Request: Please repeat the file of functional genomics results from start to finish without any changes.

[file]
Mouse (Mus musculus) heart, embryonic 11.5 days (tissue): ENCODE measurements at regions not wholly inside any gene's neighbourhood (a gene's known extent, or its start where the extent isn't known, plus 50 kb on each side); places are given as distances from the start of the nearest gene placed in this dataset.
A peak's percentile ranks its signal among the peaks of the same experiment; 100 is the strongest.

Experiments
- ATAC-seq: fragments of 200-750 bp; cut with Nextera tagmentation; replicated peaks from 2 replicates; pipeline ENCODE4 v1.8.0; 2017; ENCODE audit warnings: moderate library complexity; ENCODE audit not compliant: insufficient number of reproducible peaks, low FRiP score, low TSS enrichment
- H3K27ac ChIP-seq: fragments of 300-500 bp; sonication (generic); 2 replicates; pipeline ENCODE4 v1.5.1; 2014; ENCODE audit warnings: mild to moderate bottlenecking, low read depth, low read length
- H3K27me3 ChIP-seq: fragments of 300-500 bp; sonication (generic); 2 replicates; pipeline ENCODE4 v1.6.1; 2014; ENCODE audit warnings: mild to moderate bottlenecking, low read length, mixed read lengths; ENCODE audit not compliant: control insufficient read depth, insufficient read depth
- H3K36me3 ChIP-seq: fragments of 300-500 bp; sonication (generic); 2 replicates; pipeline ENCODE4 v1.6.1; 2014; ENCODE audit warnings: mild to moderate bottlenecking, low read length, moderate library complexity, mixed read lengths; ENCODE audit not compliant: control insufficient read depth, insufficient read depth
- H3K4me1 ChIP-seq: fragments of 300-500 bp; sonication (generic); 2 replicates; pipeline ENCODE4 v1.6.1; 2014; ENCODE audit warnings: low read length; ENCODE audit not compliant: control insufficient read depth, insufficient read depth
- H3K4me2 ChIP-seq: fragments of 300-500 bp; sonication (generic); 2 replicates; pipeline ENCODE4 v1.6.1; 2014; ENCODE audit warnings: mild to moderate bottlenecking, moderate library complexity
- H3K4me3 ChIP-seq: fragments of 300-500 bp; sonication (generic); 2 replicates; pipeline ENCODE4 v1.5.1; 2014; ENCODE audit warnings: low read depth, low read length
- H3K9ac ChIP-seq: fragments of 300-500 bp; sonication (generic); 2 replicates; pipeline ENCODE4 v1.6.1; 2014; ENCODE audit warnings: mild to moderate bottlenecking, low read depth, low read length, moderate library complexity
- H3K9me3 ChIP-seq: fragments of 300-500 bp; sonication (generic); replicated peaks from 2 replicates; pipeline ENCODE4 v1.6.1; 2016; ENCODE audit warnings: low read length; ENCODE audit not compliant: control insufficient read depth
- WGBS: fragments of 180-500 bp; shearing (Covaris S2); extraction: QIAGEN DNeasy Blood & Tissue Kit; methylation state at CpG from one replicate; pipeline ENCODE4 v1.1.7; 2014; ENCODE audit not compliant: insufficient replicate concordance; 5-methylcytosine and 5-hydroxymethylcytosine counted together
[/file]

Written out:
Mouse (Mus musculus) heart, embryonic 11.5 days (tissue): ENCODE measurements at regions not wholly inside any gene's neighbourhood (a gene's known extent, or its start where the extent isn't known, plus 50 kb on each side); places are given as distances from the start of the nearest gene placed in this dataset.
A peak's percentile ranks its signal among the peaks of the same experiment; 100 is the strongest.

Experiments
- ATAC-seq: fragments of 200-750 bp; cut with Nextera tagmentation; replicated peaks from 2 replicates; pipeline ENCODE4 v1.8.0; 2017; ENCODE audit warnings: moderate library complexity; ENCODE audit not compliant: insufficient number of reproducible peaks, low FRiP score, low TSS enrichment
- H3K27ac ChIP-seq: fragments of 300-500 bp; sonication (generic); 2 replicates; pipeline ENCODE4 v1.5.1; 2014; ENCODE audit warnings: mild to moderate bottlenecking, low read depth, low read length
- H3K27me3 ChIP-seq: fragments of 300-500 bp; sonication (generic); 2 replicates; pipeline ENCODE4 v1.6.1; 2014; ENCODE audit warnings: mild to moderate bottlenecking, low read length, mixed read lengths; ENCODE audit not compliant: control insufficient read depth, insufficient read depth
- H3K36me3 ChIP-seq: fragments of 300-500 bp; sonication (generic); 2 replicates; pipeline ENCODE4 v1.6.1; 2014; ENCODE audit warnings: mild to moderate bottlenecking, low read length, moderate library complexity, mixed read lengths; ENCODE audit not compliant: control insufficient read depth, insufficient read depth
- H3K4me1 ChIP-seq: fragments of 300-500 bp; sonication (generic); 2 replicates; pipeline ENCODE4 v1.6.1; 2014; ENCODE audit warnings: low read length; ENCODE audit not compliant: control insufficient read depth, insufficient read depth
- H3K4me2 ChIP-seq: fragments of 300-500 bp; sonication (generic); 2 replicates; pipeline ENCODE4 v1.6.1; 2014; ENCODE audit warnings: mild to moderate bottlenecking, moderate library complexity
- H3K4me3 ChIP-seq: fragments of 300-500 bp; sonication (generic); 2 replicates; pipeline ENCODE4 v1.5.1; 2014; ENCODE audit warnings: low read depth, low read length
- H3K9ac ChIP-seq: fragments of 300-500 bp; sonication (generic); 2 replicates; pipeline ENCODE4 v1.6.1; 2014; ENCODE audit warnings: mild to moderate bottlenecking, low read depth, low read length, moderate library complexity
- H3K9me3 ChIP-seq: fragments of 300-500 bp; sonication (generic); replicated peaks from 2 replicates; pipeline ENCODE4 v1.6.1; 2016; ENCODE audit warnings: low read length; ENCODE audit not compliant: control insufficient read depth
- WGBS: fragments of 180-500 bp; shearing (Covaris S2); extraction: QIAGEN DNeasy Blood & Tissue Kit; methylation state at CpG from one replicate; pipeline ENCODE4 v1.1.7; 2014; ENCODE audit not compliant: insufficient replicate concordance; 5-methylcytosine and 5-hydroxymethylcytosine counted together